In April this year, Madano reported on the challenging situation faced by the UK’s universities as a result of the COVID-19 pandemic. Likening the sector’s difficult circumstances to a game of Kerplunk in which all of the straws have suddenly been removed, we predicted that “a university degree could be a tough sell to the 2020/21 intake who may consider a gap year instead.”
That reads like a real understatement following recent events at Manchester Metropolitan University. Students at the campus described themselves as “completely neglected” after they were forced to self-isolate for two weeks when 127 of them tested positive for COVID-19. The situation left 1,700 students all trying to source food – and, more importantly for them, alcohol – from the same local supermarkets. Security guards prevented residents from going outside to shop amid complaints of “little in the way of pastoral care”.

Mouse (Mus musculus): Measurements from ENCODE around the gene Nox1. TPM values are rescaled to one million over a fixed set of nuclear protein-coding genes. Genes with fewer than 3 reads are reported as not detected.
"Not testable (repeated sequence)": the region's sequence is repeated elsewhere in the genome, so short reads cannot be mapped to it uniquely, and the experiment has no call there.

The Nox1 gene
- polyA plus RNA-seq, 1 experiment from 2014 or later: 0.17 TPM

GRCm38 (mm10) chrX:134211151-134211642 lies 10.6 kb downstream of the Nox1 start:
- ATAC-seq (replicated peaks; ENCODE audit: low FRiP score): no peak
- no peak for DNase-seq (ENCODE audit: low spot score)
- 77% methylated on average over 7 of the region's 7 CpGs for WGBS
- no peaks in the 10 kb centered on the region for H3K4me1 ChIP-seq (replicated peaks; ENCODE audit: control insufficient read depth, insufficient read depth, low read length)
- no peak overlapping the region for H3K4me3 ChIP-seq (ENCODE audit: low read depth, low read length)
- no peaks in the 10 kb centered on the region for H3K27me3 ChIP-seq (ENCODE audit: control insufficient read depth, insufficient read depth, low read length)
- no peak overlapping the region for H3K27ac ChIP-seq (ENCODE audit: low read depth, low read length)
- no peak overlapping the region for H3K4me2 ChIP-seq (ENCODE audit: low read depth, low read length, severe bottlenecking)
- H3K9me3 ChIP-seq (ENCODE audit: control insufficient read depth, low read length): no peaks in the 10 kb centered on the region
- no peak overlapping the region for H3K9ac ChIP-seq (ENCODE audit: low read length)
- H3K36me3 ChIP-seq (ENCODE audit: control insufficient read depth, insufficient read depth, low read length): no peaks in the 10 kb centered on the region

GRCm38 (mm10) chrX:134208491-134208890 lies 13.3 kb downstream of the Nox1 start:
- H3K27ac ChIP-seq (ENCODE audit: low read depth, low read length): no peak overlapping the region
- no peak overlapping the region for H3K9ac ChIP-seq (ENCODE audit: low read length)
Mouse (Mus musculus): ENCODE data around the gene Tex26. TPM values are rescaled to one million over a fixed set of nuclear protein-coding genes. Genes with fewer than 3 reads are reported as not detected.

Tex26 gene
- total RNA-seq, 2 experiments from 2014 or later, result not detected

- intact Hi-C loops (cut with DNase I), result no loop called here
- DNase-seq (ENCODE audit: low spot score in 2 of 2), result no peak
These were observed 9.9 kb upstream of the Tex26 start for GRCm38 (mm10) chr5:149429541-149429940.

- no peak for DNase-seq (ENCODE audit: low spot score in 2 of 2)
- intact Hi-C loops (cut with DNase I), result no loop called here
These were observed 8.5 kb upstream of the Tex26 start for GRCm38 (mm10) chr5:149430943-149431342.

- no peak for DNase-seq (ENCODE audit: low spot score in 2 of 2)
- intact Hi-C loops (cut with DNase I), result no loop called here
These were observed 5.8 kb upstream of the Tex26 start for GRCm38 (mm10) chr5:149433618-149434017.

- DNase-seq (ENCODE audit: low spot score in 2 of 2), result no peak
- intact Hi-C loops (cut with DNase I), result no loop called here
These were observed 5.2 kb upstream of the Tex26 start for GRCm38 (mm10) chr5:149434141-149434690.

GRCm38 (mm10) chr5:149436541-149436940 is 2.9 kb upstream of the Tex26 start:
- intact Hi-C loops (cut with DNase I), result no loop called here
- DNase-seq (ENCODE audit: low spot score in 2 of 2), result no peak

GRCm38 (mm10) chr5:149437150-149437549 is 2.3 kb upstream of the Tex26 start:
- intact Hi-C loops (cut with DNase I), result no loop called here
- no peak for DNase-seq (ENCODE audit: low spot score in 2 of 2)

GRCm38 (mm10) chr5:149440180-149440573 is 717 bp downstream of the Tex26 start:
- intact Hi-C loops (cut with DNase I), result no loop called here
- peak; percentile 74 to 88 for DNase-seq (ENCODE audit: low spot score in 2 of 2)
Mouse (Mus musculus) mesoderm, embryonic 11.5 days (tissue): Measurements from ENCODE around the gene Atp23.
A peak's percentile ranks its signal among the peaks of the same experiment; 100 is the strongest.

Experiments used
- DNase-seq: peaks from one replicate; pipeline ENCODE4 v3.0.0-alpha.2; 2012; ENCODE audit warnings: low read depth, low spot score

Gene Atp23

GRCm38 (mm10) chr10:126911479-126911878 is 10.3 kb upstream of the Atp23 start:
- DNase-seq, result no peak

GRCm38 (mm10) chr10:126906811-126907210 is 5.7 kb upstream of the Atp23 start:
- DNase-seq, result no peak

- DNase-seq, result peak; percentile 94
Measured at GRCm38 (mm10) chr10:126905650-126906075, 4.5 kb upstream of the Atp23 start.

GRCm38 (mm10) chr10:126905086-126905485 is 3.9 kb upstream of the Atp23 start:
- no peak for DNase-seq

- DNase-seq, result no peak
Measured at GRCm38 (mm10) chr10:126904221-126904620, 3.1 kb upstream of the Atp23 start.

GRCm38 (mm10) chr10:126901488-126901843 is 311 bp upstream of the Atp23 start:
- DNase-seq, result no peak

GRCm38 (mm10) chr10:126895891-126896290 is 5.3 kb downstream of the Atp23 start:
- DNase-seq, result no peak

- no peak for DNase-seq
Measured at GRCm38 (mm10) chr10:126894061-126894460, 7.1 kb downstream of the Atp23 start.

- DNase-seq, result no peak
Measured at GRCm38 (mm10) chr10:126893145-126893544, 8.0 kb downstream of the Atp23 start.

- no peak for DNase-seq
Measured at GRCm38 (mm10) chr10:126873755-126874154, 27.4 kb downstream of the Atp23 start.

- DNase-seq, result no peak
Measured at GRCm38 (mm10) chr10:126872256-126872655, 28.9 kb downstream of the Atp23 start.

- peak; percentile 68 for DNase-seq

Gavin Williamson, the education secretary, is also less of a fan of the university experience than some of his predecessors. He recently ditched the target, introduced by New Labour and adopted by successive governments, of 50 per cent of young adults going into higher education, replacing it with a focus on further education and vocational training.
Accusing universities of failing to prepare graduates for the UK workforce, he said: “For too long, we’ve been training people for jobs that don’t exist. We need to train them for the jobs that do exist and will exist in the future. We have to end the focus on qualifications for qualifications’ sake.” And, this week, prime minister Boris Johnson finally delivered on recommendations from the Augar Review into post-16 education, pledging to end the gulf between further and higher education, commenting:
“We seem on the one hand to have too few of the right skills for the jobs our economy creates, and on the other hand too many graduates with degrees which don’t get them the jobs that they want.”